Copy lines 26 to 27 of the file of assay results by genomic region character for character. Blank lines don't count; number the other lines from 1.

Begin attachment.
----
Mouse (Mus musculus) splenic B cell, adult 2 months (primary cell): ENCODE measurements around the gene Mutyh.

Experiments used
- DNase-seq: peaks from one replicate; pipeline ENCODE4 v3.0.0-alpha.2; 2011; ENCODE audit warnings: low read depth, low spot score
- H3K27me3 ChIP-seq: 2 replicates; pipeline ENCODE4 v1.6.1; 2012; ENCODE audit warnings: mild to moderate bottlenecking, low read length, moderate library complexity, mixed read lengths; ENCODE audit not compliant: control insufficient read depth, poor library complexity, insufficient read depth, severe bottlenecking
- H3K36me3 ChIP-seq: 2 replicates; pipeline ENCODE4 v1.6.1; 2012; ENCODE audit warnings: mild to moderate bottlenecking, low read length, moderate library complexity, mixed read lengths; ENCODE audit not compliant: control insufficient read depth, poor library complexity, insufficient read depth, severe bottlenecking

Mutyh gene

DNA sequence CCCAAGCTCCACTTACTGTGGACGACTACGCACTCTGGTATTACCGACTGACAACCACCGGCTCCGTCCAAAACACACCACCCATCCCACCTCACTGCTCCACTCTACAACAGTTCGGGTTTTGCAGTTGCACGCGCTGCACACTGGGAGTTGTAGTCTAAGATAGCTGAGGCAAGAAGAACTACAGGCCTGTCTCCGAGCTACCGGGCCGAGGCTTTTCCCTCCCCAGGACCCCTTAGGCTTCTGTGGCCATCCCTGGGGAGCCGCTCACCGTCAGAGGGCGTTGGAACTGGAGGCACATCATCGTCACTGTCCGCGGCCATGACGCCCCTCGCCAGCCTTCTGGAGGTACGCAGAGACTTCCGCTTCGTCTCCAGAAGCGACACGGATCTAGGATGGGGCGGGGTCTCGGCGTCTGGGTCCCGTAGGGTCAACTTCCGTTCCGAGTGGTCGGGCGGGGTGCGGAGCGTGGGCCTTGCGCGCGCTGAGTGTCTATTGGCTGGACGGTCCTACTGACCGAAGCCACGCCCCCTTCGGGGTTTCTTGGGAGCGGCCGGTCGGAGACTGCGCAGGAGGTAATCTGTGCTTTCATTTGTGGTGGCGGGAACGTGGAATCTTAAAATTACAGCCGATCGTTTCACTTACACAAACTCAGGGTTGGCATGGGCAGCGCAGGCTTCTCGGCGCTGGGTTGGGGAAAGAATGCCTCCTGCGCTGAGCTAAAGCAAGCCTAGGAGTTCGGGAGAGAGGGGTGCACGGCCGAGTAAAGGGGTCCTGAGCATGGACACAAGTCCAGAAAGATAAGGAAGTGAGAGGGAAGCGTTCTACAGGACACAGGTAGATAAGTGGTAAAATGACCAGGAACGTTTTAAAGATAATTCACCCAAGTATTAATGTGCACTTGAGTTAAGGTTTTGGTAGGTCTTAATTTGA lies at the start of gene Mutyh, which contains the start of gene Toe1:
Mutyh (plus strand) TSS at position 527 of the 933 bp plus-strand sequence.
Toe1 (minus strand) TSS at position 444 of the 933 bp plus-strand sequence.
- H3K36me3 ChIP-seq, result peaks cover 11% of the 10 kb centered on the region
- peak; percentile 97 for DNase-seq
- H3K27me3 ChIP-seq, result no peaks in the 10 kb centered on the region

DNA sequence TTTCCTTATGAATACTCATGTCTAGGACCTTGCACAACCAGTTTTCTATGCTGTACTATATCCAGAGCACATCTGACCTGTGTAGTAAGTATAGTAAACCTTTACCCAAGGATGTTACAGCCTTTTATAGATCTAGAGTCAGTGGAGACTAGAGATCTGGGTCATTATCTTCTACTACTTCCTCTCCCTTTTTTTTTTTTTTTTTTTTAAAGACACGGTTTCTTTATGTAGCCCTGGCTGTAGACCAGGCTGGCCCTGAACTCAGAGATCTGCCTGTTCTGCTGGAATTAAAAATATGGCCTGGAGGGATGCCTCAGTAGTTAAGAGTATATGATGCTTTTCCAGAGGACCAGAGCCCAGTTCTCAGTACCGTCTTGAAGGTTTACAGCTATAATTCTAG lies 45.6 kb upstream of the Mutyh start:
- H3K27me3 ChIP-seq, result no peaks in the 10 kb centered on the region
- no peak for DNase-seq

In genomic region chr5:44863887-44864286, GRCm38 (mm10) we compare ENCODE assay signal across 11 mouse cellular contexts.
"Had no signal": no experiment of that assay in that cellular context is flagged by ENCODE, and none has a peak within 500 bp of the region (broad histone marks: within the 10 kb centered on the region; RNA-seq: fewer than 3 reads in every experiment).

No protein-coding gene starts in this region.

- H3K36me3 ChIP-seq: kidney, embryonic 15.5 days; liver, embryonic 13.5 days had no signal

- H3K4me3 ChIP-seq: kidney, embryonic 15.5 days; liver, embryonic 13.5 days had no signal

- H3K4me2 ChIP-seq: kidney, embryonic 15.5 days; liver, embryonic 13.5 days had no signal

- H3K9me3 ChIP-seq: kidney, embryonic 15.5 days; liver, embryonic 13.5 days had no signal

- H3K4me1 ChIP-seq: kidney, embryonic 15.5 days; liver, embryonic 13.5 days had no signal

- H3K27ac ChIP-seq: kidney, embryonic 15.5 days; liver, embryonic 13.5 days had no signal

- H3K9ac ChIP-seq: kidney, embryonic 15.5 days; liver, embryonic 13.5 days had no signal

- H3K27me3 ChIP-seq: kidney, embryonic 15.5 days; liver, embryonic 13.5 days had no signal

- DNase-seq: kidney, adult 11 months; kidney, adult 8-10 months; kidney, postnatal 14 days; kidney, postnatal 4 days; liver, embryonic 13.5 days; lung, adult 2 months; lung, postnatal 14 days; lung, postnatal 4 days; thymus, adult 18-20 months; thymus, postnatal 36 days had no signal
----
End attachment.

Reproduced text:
- H3K27me3 ChIP-seq: kidney, embryonic 15.5 days; liver, embryonic 13.5 days had no signal

- DNase-seq: kidney, adult 11 months; kidney, adult 8-10 months; kidney, postnatal 14 days; kidney, postnatal 4 days; liver, embryonic 13.5 days; lung, adult 2 months; lung, postnatal 14 days; lung, postnatal 4 days; thymus, adult 18-20 months; thymus, postnatal 36 days had no signal